For one example of this, we can look at O’Connor’s most popular story, “A Good Man Is Hard to Find.” In it we meet the Misfit, an escaped convict who kills without remorse yet also suffers from the modern uncertainties about whether there is a source of goodness that transcends human construction. He understands the implications of Christ, that, whether or not he raised the dead or rose himself, he matters. Atheism is not simply a free pass to sleep in on Sundays or no longer feel guilty about fornication, but a matter of dread seriousness. In his recent Chesterton: The Nightmare Goodness of God, Ralph Wood, whose earlier study of O’Connor remains one of the best overviews of her work, says this about the options before us (you can add O’Connor’s name to Chesterton’s):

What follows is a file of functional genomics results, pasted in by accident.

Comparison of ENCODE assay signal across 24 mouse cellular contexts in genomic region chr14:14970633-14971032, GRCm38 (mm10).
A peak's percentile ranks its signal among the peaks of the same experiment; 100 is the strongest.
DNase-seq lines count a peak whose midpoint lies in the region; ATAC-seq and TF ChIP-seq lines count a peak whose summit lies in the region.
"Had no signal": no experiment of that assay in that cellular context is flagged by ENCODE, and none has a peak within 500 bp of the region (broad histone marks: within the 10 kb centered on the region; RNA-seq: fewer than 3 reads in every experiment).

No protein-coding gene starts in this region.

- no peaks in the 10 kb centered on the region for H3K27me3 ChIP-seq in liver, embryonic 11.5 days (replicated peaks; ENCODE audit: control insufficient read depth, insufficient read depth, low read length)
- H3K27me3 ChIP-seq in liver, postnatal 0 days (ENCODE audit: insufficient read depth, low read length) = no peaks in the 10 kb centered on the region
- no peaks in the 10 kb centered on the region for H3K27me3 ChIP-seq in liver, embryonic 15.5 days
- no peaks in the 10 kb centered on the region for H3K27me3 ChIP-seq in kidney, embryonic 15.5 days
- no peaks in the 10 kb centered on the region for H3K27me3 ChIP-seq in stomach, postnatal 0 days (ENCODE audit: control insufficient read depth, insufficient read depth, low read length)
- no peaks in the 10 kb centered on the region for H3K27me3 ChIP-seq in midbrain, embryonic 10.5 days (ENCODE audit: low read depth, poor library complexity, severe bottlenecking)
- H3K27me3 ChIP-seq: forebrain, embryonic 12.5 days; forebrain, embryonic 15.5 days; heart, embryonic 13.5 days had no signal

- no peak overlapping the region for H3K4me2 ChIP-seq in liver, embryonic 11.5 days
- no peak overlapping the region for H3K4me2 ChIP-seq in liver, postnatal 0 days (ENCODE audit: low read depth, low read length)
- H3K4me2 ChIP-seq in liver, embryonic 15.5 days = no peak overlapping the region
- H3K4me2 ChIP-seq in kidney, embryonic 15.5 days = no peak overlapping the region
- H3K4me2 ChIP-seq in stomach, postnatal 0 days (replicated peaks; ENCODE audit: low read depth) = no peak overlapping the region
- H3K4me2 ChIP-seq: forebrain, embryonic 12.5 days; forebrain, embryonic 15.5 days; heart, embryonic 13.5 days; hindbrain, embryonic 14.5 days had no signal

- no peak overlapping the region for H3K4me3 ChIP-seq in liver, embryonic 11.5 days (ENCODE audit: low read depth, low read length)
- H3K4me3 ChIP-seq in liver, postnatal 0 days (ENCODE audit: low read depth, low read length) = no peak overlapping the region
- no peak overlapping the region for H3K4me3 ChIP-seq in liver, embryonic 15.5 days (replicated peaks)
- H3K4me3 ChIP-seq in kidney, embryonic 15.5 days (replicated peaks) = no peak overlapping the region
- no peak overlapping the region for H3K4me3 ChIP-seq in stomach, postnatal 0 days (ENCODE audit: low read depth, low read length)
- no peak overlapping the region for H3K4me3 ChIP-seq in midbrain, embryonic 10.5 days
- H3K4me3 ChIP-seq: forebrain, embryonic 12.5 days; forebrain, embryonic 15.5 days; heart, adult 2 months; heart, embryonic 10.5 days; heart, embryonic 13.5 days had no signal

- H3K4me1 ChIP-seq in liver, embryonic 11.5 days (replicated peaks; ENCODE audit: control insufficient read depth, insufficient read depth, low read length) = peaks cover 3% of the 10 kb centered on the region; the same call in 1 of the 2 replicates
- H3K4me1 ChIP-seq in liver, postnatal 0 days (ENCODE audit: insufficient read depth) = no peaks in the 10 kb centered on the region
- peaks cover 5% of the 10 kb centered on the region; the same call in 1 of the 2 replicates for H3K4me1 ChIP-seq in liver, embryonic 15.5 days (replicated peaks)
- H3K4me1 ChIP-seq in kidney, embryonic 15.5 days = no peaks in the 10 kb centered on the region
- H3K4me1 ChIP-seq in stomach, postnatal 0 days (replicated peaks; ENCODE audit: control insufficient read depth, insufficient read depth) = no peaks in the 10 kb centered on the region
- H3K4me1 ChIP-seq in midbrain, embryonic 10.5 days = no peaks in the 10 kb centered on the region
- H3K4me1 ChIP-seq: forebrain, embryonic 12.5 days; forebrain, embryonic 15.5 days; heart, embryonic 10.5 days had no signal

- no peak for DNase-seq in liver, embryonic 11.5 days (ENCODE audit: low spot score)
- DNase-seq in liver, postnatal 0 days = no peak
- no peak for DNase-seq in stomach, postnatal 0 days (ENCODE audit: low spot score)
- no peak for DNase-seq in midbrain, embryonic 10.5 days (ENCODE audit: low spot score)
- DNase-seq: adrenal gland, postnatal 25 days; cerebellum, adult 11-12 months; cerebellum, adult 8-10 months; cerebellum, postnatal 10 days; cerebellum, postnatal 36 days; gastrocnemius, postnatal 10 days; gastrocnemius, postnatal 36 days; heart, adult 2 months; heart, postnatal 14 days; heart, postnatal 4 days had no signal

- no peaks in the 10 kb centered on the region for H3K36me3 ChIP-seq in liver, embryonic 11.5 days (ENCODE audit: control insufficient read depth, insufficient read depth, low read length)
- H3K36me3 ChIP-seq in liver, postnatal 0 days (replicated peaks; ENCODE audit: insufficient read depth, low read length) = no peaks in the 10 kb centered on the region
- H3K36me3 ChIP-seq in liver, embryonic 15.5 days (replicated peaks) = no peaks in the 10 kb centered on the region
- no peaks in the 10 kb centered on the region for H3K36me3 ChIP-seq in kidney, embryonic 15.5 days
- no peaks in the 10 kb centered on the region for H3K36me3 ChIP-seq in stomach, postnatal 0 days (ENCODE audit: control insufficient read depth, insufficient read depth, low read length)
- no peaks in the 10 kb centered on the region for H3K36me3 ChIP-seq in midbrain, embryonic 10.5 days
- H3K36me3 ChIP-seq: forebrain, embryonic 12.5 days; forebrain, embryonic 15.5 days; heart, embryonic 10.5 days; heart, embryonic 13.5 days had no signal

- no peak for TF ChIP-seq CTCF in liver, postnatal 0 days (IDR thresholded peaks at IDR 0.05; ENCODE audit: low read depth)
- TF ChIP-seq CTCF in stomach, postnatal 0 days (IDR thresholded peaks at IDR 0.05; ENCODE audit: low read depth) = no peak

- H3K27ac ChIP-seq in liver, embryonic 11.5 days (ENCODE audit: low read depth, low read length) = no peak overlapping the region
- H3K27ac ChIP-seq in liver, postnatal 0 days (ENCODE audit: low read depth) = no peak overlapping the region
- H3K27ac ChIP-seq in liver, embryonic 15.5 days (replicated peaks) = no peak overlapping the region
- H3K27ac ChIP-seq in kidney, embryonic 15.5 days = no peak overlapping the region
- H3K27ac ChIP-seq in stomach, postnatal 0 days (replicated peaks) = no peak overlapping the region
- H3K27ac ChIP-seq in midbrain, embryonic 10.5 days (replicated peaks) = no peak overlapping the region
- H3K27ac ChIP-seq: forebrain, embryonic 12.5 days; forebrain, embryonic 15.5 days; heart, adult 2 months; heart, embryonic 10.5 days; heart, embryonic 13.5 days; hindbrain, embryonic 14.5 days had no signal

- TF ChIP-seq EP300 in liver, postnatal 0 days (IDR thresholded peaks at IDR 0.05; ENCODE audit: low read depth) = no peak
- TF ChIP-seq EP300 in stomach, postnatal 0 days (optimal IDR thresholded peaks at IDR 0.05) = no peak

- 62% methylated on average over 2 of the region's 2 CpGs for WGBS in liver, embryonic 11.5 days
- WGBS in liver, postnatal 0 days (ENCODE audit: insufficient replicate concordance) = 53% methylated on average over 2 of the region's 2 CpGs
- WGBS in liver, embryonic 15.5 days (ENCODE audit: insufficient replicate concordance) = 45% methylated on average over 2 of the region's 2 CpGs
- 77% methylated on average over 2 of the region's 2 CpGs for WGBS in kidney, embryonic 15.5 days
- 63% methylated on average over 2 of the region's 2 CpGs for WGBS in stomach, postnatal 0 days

Chesterton remained convinced that nihilism is the most serious challenge to modern life in general and to Christianity in particular. If there is no triune and creator God, no authentic Israel or Christ or the Church, if the universe is fundamentally unsponsored and undirected, then life is indeed a house of mirrors, a world of continuing but meaningless flux, a phantasmagoria of masks and ghosts and nightmares. Indeed, the world is but a brutal arena where the strong slaughter the weak, whether physically or spiritually. As Ivan Karamazov declares, “If God is dead, all things are permitted,” there being no transcendent measure by which anything can be called either good or evil.